A Visit to the U. S. Army Field Artillery Museum, Ft. Sill, Oklahoma

James N.

Lt. Colonel
Forum Host
Civil War Photo Contest
Annual Winner
Featured Book Reviewer
Joined
Feb 23, 2013
Messages
11,176
Location
East Texas
#1
Old West Trip, Nov. 2010 009.jpg


I recently returned from a visit to the Field Artillery Museum at the U. S. Army's artillery school at Ft. Sill, Oklahoma along with my friend Doug (@1863surgeon); I had visited previously back in 2010 with @mkyzzzrdet and these photos are from both visits. Upon entering the main museum building a life-size diorama depicting a section of Mexican War-era six pounder guns going into action is the first thing the visitor sees.

Old West Trip, Nov. 2010 011.jpg


The lieutenant commanding the section of two guns watches as one gun is loaded and the other is brought forward by its limber and team. (The gauntlet gloves on the artillerymen is an anachronism; also, my understanding is that the artillery campaign uniforms should be a light blue with yellow trim at this point, unless this really represents artillery closer to the Civil War than the Mexican War.) Both guns are highly polished original tubes; all else is reproduction.

Mex. War 6 Pounder.jpg


Next, A look in the galleries
 

Fewer ads. Lots of American Civil War content!
JOIN NOW: REGISTER HERE!

James N.

Lt. Colonel
Forum Host
Civil War Photo Contest
Annual Winner
Featured Book Reviewer
Joined
Feb 23, 2013
Messages
11,176
Location
East Texas
#3
Guns of the The Revolutionary War
DSC06513.JPG


The museum is housed in three connected structures: a large, open central one that contains only the large diorama, an information desk area, a tall WWI German artillery periscope, and somewhat incongruously a section of the Berlin Wall. Leading from it are two short corridors right and left, that connect with two other gallery buildings which house the collection. The galleries are arranged chronologically, with the left gallery containing artifacts from ca. the 1500's through the Spanish-American War and Boxer Rebellion. The first real exhibit is the one shown here containing items from the American Revolution; since this is the Civil War Forums I will concentrate my coverage to the earlier displays.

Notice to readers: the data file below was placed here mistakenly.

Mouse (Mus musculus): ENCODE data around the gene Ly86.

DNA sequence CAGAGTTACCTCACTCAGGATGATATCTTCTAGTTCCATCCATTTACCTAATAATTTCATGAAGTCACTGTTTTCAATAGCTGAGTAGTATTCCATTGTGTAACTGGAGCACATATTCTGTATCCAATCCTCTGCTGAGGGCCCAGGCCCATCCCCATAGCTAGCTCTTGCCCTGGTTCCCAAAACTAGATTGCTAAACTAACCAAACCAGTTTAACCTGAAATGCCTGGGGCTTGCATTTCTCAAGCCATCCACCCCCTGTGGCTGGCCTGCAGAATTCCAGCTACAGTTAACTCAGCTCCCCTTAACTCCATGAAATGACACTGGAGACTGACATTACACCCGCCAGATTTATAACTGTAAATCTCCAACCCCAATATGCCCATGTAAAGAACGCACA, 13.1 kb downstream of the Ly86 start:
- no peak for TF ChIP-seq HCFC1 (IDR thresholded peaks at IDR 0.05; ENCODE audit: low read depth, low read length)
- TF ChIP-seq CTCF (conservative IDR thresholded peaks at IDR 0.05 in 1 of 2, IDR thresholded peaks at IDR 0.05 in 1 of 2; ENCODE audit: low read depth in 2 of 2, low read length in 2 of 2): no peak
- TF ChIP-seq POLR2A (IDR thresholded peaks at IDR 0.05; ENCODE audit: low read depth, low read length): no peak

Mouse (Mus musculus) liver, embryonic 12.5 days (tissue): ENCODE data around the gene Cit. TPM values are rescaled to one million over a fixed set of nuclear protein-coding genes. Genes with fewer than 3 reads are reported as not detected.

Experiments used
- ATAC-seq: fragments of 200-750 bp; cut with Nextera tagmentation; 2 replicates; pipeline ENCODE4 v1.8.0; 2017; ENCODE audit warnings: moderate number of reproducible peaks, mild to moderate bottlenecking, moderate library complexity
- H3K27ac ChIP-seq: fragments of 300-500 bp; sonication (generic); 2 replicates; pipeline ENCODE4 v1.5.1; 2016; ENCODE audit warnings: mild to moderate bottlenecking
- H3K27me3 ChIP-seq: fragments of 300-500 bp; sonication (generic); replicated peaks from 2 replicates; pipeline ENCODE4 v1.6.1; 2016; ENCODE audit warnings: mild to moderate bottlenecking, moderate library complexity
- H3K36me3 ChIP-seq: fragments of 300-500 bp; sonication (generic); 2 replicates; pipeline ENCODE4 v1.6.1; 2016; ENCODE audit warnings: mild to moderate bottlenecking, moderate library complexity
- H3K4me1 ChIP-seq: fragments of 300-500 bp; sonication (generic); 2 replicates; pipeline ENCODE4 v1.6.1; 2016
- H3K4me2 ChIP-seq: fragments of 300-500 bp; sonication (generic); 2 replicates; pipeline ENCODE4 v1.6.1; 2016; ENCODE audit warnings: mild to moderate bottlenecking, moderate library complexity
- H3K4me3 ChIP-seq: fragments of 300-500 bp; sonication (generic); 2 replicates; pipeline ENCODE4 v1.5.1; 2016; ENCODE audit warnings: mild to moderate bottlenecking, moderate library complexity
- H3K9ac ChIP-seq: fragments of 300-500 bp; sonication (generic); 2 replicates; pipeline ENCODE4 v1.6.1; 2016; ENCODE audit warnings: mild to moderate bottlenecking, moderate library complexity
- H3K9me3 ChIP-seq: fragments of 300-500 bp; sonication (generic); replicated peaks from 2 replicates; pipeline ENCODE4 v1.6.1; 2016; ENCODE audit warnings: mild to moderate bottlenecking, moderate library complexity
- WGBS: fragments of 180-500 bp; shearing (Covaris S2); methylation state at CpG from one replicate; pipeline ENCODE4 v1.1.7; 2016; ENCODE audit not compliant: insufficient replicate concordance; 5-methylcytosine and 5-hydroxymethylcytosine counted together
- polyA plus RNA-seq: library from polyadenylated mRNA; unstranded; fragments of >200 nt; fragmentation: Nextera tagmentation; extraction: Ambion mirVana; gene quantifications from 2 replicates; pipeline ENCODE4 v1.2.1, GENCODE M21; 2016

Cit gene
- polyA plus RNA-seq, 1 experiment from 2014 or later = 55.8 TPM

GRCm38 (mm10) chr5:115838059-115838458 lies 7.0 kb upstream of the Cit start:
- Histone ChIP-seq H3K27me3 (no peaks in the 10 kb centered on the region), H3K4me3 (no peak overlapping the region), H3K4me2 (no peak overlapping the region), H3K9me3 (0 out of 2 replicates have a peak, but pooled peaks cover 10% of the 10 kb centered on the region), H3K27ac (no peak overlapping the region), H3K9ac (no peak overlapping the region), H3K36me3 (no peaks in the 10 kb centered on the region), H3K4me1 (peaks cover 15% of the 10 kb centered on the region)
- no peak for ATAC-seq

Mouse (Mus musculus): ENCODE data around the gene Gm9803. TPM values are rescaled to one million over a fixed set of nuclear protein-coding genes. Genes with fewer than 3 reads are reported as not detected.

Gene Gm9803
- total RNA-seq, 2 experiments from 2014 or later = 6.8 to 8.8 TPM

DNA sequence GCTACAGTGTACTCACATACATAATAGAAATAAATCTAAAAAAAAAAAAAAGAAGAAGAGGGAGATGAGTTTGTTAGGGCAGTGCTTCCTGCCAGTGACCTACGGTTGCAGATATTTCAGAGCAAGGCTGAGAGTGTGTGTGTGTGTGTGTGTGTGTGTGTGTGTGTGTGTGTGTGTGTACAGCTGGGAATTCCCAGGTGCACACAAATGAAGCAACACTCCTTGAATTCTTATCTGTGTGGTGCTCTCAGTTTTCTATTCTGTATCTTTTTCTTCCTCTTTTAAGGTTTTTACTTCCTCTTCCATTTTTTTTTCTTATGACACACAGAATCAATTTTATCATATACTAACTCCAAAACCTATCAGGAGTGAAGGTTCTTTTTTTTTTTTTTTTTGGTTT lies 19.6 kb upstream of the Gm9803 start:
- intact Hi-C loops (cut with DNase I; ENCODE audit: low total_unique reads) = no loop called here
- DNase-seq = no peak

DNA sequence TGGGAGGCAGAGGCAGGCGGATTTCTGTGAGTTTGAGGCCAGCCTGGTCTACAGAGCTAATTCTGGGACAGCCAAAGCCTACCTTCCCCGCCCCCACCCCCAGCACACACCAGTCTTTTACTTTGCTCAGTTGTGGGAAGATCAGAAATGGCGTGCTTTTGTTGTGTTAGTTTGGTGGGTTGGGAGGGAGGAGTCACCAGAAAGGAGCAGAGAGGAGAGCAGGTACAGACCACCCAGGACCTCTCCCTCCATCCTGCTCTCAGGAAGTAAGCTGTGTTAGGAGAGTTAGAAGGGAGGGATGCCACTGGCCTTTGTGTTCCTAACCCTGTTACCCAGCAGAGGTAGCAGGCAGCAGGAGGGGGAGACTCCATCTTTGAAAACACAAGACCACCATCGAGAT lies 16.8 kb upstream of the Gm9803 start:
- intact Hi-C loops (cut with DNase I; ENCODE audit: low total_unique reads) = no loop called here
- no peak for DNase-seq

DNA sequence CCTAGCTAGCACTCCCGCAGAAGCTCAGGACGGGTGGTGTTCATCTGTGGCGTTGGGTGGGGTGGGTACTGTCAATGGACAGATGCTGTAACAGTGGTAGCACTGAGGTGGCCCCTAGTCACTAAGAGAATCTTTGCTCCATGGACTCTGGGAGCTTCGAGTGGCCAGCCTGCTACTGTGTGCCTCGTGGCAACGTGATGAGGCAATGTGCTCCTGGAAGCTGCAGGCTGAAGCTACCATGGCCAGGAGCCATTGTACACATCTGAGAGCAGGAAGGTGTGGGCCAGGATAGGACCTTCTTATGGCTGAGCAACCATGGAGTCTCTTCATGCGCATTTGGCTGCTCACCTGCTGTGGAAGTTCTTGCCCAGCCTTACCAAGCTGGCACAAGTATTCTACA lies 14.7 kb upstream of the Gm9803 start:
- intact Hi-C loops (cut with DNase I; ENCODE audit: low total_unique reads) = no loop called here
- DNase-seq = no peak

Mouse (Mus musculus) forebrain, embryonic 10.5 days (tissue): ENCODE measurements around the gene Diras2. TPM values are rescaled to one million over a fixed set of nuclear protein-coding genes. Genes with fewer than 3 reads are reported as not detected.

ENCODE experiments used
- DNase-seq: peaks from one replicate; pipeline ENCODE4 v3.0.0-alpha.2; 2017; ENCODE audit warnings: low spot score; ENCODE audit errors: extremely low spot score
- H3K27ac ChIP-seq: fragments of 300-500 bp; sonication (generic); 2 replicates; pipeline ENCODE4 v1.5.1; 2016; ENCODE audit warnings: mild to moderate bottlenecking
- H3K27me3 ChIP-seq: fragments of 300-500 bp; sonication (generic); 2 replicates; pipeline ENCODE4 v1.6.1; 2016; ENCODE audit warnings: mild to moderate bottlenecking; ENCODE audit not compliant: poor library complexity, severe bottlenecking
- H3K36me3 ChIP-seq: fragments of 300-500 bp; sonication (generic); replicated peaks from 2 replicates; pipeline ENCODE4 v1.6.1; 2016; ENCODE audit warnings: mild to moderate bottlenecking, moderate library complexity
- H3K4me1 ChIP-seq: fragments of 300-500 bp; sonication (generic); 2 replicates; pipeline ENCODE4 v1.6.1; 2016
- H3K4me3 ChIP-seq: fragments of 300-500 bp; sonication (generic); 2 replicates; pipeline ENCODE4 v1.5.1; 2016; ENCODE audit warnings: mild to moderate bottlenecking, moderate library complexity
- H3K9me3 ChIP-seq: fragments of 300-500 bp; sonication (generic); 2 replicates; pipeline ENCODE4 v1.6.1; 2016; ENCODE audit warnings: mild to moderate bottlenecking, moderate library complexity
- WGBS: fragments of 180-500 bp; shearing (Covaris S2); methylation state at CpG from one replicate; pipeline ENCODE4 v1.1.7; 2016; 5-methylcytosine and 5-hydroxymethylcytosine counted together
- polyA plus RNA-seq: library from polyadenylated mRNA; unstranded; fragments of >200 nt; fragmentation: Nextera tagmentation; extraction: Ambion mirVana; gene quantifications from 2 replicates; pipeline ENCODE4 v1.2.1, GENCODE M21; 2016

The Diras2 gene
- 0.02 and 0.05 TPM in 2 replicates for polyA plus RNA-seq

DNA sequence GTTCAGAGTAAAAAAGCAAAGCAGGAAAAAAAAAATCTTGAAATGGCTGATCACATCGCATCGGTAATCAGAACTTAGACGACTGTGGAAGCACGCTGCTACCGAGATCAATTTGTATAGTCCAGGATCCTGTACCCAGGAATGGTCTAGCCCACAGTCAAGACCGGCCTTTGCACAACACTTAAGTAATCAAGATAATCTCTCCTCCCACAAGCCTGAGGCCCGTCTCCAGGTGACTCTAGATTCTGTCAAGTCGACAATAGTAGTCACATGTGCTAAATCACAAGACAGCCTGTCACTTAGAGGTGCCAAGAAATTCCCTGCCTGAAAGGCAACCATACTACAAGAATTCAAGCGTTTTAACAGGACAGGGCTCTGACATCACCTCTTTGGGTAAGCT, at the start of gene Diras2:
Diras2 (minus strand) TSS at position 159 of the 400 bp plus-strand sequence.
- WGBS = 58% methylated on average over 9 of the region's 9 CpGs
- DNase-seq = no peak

DSC06517.JPG


Two of the guns are British-made trophy guns engraved with the place and date of their capture by American forces during the Revolution. One was a small three-pounder Grasshopper surrendered at Saratoga; the one above is a 24-pounder bearing the large Royal Cypher GR (Georgius Rex) was surrendered at Yorktown. Another trophy gun on display was cast in Britain but captured from the Mexican Army at the Siege of Vera Cruz.

DSC06515.JPG


Two other original guns on replica carriages are the ones above and below.

DSC06516.JPG


The War of 1812
Old West Trip, Nov. 2010 013.jpg

Above is a handsome example of the type of gun and carriage as well as the uniform and equipments of the artillery at the time of the War of 1812. (At this period and until just before the Civil War yellow, not red, was the branch color of the artillery.)

Inter-War Artillery
DSC06519.JPG


Above is a display devoted to the M.1840 Mountain Howitzer featured in a recent thread; below, a rare example of an 1819 six-pounder Walking Stick:

Walking Stick.jpg

Split tube.jpg


The "Walking Sticks" were made of cheaper cast iron which cost 1/4 of good bronze tubes but were also prone to splitting or exploding in service! Cast iron guns remained impractical and dangerous until Robert Parker Parrott developed the Civil War-era cannon that bears his name.

Split tube1.jpg


Below, artillery officer's uniforms and sidearms of the 1820's.
Old West Trip, Nov. 2010 015.jpg


Below, another look at the M. 1840 Mountain Howitizers:
Old West Trip, Nov. 2010 014.jpg


Next, Civil War Guns
 
Last edited:

James N.

Lt. Colonel
Forum Host
Civil War Photo Contest
Annual Winner
Featured Book Reviewer
Joined
Feb 23, 2013
Messages
11,176
Location
East Texas
#4
USCT Mannekin.jpg


As befits the subject, the artillery of the Civil War era contains the greatest number of artifacts and display guns in the gallery. Above, a mannikin representing a U.S.C.T. artillery corporal stands guard over a Napoleon and an imported Austrian gun.